She never seemed to commit that last part to memory.
We never did pass Derek on the street anywhere, so all of the practice was for naught regardless. Every time we did see him he was working and generally too busy to interrupt. Now Snowflake #1 is too old and too smart for such things, but thankfully I have Special Snowflake #2 to help plan for an Aaron Judge encounter. Snowflake #1 is probably planning something similar and I can only feign wonder at where such machinations might come from.
While we wait for Yankees to happen by our house–a mere couple of hundred miles from Yankee Stadium–we’re consumed with other matters. Last year on the 4th of July, there was a neighborhood wagon parade and we realized way too late that prizes would be awarded for the best decorated entries. Although our last-second effort was moderately inspired given the timing involved, we failed earn a spot on the winner’s podium. Snowflake #1 was distraught and I attempted to soften the defeat by [lying and] explaining that she’d captured 4th place. It was an “honorable mention,” as I explained. The judges must’ve forgotten to mention it.
All goodness in the universe was restored as we resumed celebrating our nation’s birthday. It was even better when Snowflake found the awards table and demanded her prize for 4th place. Our confused and obviously well-intentioned neighbors were happy to oblige but unfortunately their kindness left some of the other neighborhood children (the “less special snowflakes” as I try to avoid calling them in this column) a bit confused.
Not quite the expert-level Dadding I expect from myself.
As yet another aside: I have a friend who’s a former major league baseball player. As far as players go, he’s undeniably one of the all-time best. He’s also exceptionally good natured and puts up with texts from me bragging about my snowflakes’ natural athletic prowess as they wear their pink gloves on the wrong hands and hold a giant whiffle ball bat crosshanded (yes, I always include pictures, in case you’re curious). Sometimes he writes back to mention he wouldn’t change a thing.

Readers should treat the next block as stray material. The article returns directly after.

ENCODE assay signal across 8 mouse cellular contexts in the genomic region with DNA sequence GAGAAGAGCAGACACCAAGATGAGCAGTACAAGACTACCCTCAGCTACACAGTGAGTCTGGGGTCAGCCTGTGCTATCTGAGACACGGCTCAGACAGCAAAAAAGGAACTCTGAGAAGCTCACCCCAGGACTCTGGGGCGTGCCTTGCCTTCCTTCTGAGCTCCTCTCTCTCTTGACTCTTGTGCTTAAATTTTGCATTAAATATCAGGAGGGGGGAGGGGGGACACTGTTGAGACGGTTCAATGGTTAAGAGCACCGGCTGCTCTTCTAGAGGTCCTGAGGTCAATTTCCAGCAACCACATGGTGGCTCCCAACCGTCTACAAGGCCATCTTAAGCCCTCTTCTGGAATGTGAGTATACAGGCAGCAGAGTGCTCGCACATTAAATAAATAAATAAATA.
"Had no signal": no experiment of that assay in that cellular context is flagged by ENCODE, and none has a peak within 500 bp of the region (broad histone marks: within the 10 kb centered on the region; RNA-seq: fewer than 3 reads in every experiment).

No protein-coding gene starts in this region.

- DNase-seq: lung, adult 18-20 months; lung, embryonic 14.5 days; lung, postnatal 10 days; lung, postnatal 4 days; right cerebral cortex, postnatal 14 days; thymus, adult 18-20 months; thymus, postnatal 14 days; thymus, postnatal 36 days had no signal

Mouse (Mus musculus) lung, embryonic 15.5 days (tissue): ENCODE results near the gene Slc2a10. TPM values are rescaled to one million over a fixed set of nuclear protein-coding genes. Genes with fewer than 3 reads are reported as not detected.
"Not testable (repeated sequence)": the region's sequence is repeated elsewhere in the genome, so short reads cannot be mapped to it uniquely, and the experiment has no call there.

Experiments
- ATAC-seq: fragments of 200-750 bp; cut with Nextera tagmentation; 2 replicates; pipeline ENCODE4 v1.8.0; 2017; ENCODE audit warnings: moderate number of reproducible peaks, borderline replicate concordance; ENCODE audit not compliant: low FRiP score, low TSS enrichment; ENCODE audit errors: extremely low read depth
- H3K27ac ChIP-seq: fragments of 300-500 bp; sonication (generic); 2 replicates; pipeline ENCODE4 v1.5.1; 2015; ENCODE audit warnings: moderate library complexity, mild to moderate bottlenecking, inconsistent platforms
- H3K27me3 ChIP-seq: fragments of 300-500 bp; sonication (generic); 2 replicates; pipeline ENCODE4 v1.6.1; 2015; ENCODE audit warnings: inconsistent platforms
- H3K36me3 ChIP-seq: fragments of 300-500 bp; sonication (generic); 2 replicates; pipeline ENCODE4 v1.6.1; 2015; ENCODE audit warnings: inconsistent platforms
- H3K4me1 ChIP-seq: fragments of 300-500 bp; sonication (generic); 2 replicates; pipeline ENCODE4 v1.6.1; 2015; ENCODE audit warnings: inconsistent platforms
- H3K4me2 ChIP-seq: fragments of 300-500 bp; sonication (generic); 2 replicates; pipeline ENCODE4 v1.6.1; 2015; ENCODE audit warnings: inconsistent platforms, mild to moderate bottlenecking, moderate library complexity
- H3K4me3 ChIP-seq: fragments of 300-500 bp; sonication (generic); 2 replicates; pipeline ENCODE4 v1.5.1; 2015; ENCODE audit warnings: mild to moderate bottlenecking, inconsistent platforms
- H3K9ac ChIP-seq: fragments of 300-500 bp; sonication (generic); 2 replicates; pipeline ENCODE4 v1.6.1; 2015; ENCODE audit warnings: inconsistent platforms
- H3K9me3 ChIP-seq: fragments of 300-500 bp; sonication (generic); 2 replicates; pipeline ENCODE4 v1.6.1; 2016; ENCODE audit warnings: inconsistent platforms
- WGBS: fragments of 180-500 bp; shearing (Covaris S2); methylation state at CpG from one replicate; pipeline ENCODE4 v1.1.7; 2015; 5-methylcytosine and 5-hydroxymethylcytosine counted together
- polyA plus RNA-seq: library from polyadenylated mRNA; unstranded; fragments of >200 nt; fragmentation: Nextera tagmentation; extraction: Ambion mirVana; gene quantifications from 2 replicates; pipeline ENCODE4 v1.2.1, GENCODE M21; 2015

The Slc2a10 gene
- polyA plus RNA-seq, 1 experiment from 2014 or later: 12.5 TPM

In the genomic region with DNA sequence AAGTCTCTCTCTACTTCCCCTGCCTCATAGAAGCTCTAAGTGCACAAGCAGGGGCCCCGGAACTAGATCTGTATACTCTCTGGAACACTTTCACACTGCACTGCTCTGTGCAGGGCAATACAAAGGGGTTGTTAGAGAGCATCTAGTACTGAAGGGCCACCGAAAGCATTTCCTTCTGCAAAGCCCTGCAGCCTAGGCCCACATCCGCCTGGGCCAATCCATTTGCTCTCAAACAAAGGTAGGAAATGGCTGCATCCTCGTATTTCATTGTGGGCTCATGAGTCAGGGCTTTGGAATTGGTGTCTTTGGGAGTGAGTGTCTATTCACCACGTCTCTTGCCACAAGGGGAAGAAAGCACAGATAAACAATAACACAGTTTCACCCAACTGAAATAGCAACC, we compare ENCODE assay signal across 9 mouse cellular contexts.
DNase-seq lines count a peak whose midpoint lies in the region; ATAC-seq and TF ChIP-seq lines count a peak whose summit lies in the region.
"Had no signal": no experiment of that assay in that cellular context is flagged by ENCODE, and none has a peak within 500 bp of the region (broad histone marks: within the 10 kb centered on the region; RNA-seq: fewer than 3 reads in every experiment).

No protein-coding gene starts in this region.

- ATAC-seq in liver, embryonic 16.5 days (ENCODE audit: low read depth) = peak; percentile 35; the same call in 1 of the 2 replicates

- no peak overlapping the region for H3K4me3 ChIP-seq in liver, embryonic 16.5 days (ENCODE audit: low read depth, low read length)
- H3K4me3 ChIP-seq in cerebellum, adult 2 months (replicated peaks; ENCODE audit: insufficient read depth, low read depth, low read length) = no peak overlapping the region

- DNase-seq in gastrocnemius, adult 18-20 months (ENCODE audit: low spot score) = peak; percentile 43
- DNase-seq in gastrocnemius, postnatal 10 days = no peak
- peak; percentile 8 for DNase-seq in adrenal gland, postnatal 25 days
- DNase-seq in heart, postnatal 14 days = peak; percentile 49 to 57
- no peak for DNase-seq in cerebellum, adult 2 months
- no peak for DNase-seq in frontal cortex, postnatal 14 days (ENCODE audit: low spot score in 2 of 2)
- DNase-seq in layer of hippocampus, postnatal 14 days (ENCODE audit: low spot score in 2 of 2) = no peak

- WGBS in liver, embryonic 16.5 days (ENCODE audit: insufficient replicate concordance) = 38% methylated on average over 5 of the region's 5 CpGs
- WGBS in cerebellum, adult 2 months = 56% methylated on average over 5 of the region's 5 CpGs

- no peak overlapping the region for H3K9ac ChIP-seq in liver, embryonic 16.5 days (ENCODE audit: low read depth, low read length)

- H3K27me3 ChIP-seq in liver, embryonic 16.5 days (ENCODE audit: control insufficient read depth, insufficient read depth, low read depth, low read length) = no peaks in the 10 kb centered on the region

I do have a point here, I promise.
Snowflake #1 has the most amazing abilities when there are prizes involved. Will she pay attention during a soccer game she’s participating in? Maybe. Could she hit a moving target from 50 feet if she were blindfolded and there was a goldfish involved? I would be willing to bet my mortgage on it.
We were leaving some duck-themed carnival quite some time ago where Snowflake #1 had been busy heaving beanbags into smaller-than-beanbag sized holes and had been winning lollipops for her considerable skill. I happened to mention I would be talking to my friend later to make sure he knew how fantastic a pitcher my daughter was. For her part, she merely wanted to know if he’d ever won lollipops.
Not that I’m aware of Honey. The Cy Young Award, yes. Lollipops, no.
Anyway… the 4th of July wagon parade is nearly upon us again. Unlike homework, this activity seems to be parent dominated, and much to my lovely red headed wife’s… “chagrin” is probably more accurate a term than “admiration”—I’ve devoted a freakish amount of time to preparing our entry in my determination to earn a spot on the winner’s podium.
This year I hope to be worthy of the lollipops involved.
And destroy the competition. I want to do that too.